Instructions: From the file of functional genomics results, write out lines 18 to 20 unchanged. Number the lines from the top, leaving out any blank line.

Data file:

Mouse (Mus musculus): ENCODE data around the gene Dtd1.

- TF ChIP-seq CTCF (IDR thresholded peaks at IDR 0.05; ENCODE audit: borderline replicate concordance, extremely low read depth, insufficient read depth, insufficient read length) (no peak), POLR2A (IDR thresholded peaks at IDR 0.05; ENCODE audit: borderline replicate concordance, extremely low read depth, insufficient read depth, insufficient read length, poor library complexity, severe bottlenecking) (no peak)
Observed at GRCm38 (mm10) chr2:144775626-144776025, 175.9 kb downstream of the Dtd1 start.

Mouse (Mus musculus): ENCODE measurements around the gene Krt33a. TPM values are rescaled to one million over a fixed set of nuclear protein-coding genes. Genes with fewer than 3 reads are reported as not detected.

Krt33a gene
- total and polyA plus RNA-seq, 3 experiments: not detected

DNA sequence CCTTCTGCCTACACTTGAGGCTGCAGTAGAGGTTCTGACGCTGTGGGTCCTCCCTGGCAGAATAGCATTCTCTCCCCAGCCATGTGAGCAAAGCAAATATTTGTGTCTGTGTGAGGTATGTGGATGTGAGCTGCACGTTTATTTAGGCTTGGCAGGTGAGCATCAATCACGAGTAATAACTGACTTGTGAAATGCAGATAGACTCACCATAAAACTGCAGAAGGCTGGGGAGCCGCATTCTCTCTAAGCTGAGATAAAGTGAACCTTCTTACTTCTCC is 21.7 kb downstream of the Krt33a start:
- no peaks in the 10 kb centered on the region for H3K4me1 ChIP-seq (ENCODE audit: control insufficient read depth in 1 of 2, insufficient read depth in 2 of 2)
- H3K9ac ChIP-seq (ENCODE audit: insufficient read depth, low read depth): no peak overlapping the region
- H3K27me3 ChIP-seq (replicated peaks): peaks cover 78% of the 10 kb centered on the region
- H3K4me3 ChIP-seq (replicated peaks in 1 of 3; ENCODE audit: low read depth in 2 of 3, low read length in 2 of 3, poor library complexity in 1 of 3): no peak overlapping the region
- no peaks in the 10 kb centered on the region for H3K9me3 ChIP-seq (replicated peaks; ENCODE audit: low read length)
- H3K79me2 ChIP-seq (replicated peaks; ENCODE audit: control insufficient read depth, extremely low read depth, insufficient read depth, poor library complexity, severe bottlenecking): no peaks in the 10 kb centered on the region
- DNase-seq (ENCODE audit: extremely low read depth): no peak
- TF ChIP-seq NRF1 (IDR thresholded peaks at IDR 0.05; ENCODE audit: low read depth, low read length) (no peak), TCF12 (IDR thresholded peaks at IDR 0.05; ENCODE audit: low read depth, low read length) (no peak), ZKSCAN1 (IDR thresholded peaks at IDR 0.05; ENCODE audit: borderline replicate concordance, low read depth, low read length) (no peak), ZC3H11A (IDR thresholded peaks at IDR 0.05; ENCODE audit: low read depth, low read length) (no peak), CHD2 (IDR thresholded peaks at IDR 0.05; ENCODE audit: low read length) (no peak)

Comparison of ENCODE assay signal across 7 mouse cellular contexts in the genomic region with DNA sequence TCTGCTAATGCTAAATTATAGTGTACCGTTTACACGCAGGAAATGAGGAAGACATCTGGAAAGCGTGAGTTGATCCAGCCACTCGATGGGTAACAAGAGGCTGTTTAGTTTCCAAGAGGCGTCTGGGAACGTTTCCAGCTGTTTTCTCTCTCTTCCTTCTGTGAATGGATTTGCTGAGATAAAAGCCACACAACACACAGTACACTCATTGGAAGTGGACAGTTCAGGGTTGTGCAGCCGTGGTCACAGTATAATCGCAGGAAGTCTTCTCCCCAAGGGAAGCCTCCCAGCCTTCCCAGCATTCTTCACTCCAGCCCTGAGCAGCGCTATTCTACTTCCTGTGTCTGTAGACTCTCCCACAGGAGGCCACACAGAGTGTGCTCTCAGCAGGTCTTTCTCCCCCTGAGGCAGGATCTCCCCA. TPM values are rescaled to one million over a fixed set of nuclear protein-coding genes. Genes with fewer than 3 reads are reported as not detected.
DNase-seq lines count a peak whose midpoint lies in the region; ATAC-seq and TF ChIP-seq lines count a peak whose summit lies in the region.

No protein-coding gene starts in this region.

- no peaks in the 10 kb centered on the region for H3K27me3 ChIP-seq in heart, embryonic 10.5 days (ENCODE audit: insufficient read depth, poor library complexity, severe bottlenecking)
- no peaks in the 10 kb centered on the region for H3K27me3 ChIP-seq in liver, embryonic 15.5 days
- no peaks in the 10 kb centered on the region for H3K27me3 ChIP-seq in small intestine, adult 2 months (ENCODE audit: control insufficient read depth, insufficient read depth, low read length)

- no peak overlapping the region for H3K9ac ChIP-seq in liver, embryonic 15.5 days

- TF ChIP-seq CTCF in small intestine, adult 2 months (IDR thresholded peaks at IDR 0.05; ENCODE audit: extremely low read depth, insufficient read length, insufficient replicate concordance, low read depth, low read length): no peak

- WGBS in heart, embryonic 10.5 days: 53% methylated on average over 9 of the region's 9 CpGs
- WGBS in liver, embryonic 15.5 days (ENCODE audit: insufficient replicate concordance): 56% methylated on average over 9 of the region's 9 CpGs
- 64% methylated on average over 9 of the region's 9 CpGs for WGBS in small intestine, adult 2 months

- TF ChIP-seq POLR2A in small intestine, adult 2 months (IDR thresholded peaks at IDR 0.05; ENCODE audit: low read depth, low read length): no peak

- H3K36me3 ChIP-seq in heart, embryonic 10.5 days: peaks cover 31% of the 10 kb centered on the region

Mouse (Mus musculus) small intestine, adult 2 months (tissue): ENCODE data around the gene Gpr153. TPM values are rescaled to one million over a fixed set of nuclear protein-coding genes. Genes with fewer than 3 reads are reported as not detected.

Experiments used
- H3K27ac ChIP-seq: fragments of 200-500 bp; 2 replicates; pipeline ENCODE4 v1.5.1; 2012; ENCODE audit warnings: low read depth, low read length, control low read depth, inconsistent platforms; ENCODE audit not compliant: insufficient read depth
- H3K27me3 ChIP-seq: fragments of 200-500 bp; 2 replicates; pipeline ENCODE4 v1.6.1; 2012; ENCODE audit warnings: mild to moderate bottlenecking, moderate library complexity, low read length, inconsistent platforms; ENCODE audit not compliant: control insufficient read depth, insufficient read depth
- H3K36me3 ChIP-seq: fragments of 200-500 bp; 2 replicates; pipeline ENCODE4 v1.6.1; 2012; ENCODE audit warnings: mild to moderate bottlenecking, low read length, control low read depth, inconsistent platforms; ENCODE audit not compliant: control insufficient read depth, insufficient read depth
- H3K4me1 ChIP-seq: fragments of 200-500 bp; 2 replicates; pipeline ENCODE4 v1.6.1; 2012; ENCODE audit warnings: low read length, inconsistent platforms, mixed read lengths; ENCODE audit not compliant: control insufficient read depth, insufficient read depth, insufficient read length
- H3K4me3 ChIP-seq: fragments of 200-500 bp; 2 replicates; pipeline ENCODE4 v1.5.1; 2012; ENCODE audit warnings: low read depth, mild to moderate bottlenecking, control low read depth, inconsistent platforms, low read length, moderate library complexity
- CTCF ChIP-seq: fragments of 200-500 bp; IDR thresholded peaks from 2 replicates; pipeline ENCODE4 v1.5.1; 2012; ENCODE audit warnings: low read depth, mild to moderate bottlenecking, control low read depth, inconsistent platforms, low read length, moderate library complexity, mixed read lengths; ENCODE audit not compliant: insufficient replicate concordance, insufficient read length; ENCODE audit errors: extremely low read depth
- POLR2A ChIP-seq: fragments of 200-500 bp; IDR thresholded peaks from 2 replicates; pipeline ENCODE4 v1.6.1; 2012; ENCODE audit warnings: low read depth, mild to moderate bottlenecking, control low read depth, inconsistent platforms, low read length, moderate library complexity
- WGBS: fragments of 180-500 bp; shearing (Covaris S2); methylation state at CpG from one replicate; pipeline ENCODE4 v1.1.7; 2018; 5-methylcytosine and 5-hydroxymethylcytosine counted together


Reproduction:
No protein-coding gene starts in this region.

- no peaks in the 10 kb centered on the region for H3K27me3 ChIP-seq in heart, embryonic 10.5 days (ENCODE audit: insufficient read depth, poor library complexity, severe bottlenecking)
- no peaks in the 10 kb centered on the region for H3K27me3 ChIP-seq in liver, embryonic 15.5 days